A gap exists between policy makers’ expectations that commercial EMRs can improve coordination of care and clinicians’ actual experiences with EMRs, according to a study by the Washington, D.C.-based Center for Studying Health System Change (HSC), published online in The Journal of General Internal Medicine.
Current commercial ambulatory care EMRs facilitate care coordination within a practice by making information available at the point of care, but are less helpful for exchanging information across physician practices and care settings, according to the study supported by the Commonwealth Fund.
Clinicians identified many areas where both the design of EMRs might be altered and office-based care processes modified, according to the study.
Additionally, while current commercial EMR design is driven by clinical documentation needs, there is a heavy emphasis on documentation to support billing rather than patient/provider needs related to clinical management, the study found. And, current fee-for-service reimbursement encourages EMR use for documentation of billable events — office visits, procedures — and not for care coordination, which is not a billable activity.
“There’s a real disconnect between policy makers’ expectations that current commercial EMRs can improve care coordination and physicians’ experiences with EMRs,” says HSC Senior Researcher Ann O’Malley, M.D., M.P.H., coauthor of the study.
Other key study findings include:
- EMRs may have unintended consequences for care coordination, such as creating information overload that complicates providers’ efforts to discern key clinical information. And managing information overflow from EMRs is a challenge for clinicians.
- Clinicians believe current EMRs have limited ability to capture dynamic planning and the medical decision-making process in a way that supports future coordination needs. Present EMRs focus on linear (moment-in-time) documentation while care coordination is dynamic and ongoing.
- Maximizing the potential of an EMR for coordination involves ongoing evolution of clinical care processes as well as clinician input on EMR design modifications and standards for data exchange to support those processes.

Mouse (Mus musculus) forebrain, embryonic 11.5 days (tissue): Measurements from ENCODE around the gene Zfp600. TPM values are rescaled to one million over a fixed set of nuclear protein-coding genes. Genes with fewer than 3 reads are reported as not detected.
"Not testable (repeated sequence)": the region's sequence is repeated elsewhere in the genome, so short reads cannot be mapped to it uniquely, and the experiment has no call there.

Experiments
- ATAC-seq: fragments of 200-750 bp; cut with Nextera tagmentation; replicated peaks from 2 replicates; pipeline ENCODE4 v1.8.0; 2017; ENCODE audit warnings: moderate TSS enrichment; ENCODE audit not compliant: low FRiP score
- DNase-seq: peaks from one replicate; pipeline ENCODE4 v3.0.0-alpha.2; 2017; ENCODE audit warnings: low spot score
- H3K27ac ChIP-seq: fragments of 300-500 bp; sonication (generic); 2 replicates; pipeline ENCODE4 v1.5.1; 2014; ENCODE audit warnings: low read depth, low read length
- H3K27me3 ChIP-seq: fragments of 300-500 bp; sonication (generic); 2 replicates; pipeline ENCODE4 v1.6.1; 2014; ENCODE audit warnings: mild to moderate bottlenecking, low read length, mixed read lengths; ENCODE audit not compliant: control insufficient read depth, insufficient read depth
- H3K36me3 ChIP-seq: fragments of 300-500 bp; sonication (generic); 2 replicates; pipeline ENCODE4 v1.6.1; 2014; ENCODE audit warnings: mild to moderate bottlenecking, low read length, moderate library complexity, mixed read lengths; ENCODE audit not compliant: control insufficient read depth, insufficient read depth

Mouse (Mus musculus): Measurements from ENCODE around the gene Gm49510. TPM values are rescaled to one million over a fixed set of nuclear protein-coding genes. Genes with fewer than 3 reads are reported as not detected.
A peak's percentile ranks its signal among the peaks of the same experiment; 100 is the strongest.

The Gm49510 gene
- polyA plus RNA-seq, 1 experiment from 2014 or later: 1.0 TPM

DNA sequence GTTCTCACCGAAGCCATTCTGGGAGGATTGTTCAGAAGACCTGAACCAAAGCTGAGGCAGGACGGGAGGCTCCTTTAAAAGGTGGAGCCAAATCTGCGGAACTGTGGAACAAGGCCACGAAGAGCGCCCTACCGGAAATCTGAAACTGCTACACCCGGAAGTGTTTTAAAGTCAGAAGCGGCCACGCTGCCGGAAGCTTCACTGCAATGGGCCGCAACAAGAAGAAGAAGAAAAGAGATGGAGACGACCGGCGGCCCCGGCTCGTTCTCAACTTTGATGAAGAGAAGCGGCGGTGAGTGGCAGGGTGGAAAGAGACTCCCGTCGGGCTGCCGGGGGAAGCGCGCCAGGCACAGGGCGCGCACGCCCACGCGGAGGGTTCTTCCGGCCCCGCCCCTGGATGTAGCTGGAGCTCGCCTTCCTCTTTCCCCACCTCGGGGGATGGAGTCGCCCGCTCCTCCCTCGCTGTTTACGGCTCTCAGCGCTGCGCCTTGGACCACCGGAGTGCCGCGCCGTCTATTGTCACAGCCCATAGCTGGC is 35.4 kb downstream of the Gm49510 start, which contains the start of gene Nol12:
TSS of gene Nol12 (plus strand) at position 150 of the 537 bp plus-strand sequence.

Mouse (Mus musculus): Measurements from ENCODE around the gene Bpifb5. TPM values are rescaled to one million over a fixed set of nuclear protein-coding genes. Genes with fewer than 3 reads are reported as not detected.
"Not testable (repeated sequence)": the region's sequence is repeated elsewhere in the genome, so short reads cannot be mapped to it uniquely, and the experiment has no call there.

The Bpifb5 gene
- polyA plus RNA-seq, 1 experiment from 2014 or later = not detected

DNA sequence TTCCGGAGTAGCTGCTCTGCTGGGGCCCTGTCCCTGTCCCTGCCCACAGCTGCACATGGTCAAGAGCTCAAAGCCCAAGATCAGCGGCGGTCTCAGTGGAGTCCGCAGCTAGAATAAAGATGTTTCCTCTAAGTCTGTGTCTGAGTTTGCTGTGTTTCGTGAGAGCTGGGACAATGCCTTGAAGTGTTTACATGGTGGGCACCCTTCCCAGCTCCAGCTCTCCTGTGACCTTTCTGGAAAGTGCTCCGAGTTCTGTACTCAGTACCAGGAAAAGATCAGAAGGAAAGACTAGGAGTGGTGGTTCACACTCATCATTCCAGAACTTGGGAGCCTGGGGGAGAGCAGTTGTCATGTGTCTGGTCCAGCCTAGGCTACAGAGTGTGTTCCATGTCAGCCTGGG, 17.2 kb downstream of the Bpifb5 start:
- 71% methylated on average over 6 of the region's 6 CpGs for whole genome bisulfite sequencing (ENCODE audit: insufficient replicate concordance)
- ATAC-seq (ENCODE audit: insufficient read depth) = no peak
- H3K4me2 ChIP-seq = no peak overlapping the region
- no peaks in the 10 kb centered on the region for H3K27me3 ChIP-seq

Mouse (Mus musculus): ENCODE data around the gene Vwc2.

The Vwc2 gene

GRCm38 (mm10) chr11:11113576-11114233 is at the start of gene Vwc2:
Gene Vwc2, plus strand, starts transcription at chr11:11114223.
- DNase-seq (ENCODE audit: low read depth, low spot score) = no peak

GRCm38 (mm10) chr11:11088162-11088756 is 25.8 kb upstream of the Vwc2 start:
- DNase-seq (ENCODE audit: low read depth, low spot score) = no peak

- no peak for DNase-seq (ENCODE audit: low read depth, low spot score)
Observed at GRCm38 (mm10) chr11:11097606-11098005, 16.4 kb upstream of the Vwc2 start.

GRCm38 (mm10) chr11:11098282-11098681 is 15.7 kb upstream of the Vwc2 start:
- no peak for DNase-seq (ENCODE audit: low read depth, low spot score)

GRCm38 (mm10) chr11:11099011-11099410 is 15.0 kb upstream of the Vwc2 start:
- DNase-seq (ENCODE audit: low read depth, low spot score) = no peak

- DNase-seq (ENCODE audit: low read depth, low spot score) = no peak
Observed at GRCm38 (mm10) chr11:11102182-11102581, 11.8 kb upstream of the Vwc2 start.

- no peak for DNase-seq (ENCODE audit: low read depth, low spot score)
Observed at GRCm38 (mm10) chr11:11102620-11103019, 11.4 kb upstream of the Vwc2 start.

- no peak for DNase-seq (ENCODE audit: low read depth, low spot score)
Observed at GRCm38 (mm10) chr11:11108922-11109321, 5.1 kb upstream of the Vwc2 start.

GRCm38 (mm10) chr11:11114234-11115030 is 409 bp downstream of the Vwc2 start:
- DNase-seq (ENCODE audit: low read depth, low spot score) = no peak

- Modifying reimbursement to encourage coordination of care by clinicians will likely drive clinicians to demand better EMR functioning to support coordination.
- Simply creating incentives to adopt EMRs as they currently exist, given the confines of the current payment system, may result in EMRs being designed for billing purposes primarily rather than for clinical relevance to patients and care coordination.
I have to disagree with the item above. As an advanced practice nurse using EMR in an outpatient setting I find that it greatly improves coordination of care. True there may be I information overload but the assessment and plan for all my patient encounters is clearly documented and legibility is not an issue as it is with paper charting. Our laboratory is also linked with the system and bloodwork is automatically sent to patients chart which reduces filing errors. The ease of accessing data is another area in which EMRs excel.
Peter Lorrie says
Was it difficult to get the EMR up and running? Did you have much support from the vendor or did you hire an outside consultant to help with the implementation?
I work for a solo practice and implementation was extremely difficult. We did not hire any outside consulting firm and support has been terrible. Still trying to have the company resolve issues from 5 months ago such as multiple spelling errors and templates not functioning appropriately. It significantly slowed the office down the first several months of implementation but has since improved.